We make smoking cessation mandatory among our patients. We check patients’ progress through examining biochemical markers (typically gathered through urine cotinine testing). Patients with a history of tobacco addiction, moreover, are no longer offered procedures that might interfere with their long-term health. Tobacco use in association with the Roux-en-Y gastric bypass operation has a fairly high incidence of peptic ulcer disease and its manifestations, including upper gastrointestinal bleeding, stricture, or perforation.

Our weight-loss surgery program requires patients to pursue weight loss prior to surgery. Significant medical data suggest that even a little weight loss can improve health conditions such as diabetes, heart problems, and obstructive sleep apnea. Weight loss can reduce the risks associated with laparoscopic surgery, which puts some stress on the body, and allow for better outcomes. It can also provide the surgeon with a better view of the upper stomach so that the operation can be performed more efficiently. By working to reduce their weight, patients better understand that surgery is not a quick fix and that long-term outcomes are highly dependent on preoperative preparation. It also helps align their interests with those of their primary care provider and surgeon. In a study of a large group of patients undergoing Roux-en-Y gastric bypass between 2009 and 2012, our bariatric surgery outcomes team noted significant benefits in preoperative weight loss. Patients who lost 10 pounds or more (24 pounds average) before surgery had a total weight loss of 90 pounds two years after surgery. Those who lost fewer than 10 pounds (4 pounds average) had two years after surgery, a total weight loss of 55 pounds.

Long-Term Postsurgical Care and Weight Management

Postsurgical follow-up is more frequent during the first year after surgery and then routine laboratory testing and visits occur at annual intervals. Patients manage a healthy weight with the assistance of an interdisciplinary team of medical weight-management providers, registered dieticians, physical therapy experts, and psychologists.

FDA-approved medications to control appetite and cravings may be prescribed to assist with food intake behaviors, aid in treating weight regain, or provide a modicum of control once plateau weights are achieved. Patients are also assisted with understanding what their healthy weight targets may be and how they differ from unrealistic ‘ideal’ weight targets, which may not be achievable in a healthy way.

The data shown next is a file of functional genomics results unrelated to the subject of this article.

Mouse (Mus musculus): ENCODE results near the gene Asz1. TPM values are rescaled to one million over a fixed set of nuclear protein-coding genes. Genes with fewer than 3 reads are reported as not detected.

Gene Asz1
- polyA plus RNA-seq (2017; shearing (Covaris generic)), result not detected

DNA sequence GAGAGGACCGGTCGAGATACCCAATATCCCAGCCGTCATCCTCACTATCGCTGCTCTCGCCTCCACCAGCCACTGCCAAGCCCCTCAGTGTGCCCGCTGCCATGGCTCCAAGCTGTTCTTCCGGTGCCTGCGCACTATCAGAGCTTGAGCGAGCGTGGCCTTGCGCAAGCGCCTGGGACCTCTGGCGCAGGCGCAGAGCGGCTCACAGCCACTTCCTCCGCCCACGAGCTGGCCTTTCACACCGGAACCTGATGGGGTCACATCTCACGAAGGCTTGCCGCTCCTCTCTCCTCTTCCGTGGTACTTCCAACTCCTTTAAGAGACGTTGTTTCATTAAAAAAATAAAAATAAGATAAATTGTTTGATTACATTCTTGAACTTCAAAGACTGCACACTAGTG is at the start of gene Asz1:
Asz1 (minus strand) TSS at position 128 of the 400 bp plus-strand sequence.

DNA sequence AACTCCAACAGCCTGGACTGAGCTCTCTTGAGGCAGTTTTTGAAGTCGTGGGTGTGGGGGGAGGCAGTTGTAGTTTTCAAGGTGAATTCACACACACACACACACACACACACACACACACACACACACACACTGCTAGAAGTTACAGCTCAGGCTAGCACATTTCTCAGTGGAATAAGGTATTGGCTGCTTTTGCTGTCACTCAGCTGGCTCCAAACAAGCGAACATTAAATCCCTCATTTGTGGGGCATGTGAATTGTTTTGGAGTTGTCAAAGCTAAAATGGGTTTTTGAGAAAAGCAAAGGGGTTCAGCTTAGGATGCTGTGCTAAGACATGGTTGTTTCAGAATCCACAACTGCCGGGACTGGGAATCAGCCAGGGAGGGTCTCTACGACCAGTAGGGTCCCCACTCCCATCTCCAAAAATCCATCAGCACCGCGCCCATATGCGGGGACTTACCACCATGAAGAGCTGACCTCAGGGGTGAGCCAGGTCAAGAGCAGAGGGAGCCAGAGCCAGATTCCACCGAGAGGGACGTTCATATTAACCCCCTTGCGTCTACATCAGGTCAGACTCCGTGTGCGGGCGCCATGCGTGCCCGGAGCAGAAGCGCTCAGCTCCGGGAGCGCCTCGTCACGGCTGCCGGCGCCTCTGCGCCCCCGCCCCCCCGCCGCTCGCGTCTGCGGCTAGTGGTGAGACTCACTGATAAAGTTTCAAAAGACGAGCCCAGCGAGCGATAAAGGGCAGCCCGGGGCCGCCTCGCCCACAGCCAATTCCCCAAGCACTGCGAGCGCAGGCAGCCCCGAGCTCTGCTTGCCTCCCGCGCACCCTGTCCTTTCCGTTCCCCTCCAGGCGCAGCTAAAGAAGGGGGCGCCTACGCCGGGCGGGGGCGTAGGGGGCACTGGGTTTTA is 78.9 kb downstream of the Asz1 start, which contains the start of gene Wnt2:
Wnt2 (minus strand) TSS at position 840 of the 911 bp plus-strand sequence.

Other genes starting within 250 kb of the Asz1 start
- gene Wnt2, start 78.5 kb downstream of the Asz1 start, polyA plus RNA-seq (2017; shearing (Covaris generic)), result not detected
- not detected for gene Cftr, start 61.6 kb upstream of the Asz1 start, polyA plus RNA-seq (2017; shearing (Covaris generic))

Our colleagues in interventional and luminal gastroenterology help manage side effects and complications. They assist with endoscopic ultrasound-guided and complex pancreatobiliary interventions, along with endoscopic treatments of gastro-esophageal dysfunction. Hematology and endocrinology evaluations help in managing iron and vitamin deficiency as well as side effects related to post-gastric bypass hypoglycemia.

Research on Weight-Loss Procedures

Since the 1960s, University of Minnesota faculty have made rich contributions to the field of metabolic research, achieving new discoveries and seeking to make weight-loss operations even more effective. In the past 10 years our research team has completed national studies on intragastric balloon implantation (RESHAPE DUO, FDA-approved, 2015), vagal blocking (Enteromedics Maestro Device, FDAapproved, 2015), and adjustable gastric band implantation (REALIZEBAND, FDA-approved, 2007), as well as studies on two endoscopic weight-loss procedures (TOGA and ESSENTIAL studies).

We are currently conducting an international randomized study evaluating methods of diabetes control after gastric bypass, comparing intensive medical treatment to medical management alone. This study has documented improved glycemia, systolic blood pressures, and cholesterol control after Roux-en-Y gastric bypass. The durability of this effect is being further evaluated.

A separate focus is the study of adipose tissue biology and the complex mechanisms associated with rapid weight loss after surgery. We are also seeking to better understand changes in the gut microbiome. Obesity is associated with a significant alteration in the gut microbiome, which changes dramatically after surgery. In controlled settings, patients have been providing stool samples so that these changes can be documented and better understood. Characterizing these changes will be critical towards understanding how we might better improve outcomes in the future.

For further information on our program, please visit our website.

Article appears in MetroDoctors. 2016;18(2):20-21. MetroDoctors is the journal of the Twin Cities Medical Society.


References

  1. Wing, RR. Lang W, Wadden TA, et al. Benefits of modest weight loss in improving cardiovascular risk factors in overweight and obese individuals with type 2 diabetes. Diabetes Care. 2011;34:1481-1486; published ahead of print May 18, 2011, doi:10.2337/dc10-2415.
  2. Adams TD, Davidson LE, Litwin, SE, et al. Health benefits of gastric bypass surgery after 6 years. JAMA. 2012;308(11):1122-1131. doi:10.1001/2012.jama.11164.
  3. Abraham A, Ikramuddin, S. Jahansouz C, Arafat F, Hevelone N, Leslie D. Trends in bariatric surgery: procedure selection, revisional surgeries, and readmissions. Obes. Surg. 2015; Dec 30:1-7.
  4. Schnauer, PR, et al. Bariatric surgery versus intensive medical therapy for diabetes--3-year outcomes. N Engl J Med. 2014 May 22;370(21):2002-13. doi: 10.1056/NEJMoa1401329. Epub 2014 Mar 31.